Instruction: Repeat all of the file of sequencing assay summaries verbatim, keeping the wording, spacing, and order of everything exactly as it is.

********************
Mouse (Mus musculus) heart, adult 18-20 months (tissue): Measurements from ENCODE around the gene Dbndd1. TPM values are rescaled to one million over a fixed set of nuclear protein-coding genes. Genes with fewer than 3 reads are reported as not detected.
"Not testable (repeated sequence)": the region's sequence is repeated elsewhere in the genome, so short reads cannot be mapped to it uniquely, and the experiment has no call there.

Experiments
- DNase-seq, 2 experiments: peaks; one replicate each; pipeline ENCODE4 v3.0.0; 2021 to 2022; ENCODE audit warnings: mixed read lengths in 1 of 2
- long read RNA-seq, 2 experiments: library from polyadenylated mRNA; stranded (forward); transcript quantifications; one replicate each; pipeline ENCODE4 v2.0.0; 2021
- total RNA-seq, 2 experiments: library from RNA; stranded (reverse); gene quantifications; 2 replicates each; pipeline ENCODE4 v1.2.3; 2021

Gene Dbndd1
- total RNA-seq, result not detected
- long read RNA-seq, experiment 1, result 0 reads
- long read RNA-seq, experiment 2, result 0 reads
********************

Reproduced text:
Mouse (Mus musculus) heart, adult 18-20 months (tissue): Measurements from ENCODE around the gene Dbndd1. TPM values are rescaled to one million over a fixed set of nuclear protein-coding genes. Genes with fewer than 3 reads are reported as not detected.
"Not testable (repeated sequence)": the region's sequence is repeated elsewhere in the genome, so short reads cannot be mapped to it uniquely, and the experiment has no call there.

Experiments
- DNase-seq, 2 experiments: peaks; one replicate each; pipeline ENCODE4 v3.0.0; 2021 to 2022; ENCODE audit warnings: mixed read lengths in 1 of 2
- long read RNA-seq, 2 experiments: library from polyadenylated mRNA; stranded (forward); transcript quantifications; one replicate each; pipeline ENCODE4 v2.0.0; 2021
- total RNA-seq, 2 experiments: library from RNA; stranded (reverse); gene quantifications; 2 replicates each; pipeline ENCODE4 v1.2.3; 2021

Gene Dbndd1
- total RNA-seq, result not detected
- long read RNA-seq, experiment 1, result 0 reads
- long read RNA-seq, experiment 2, result 0 reads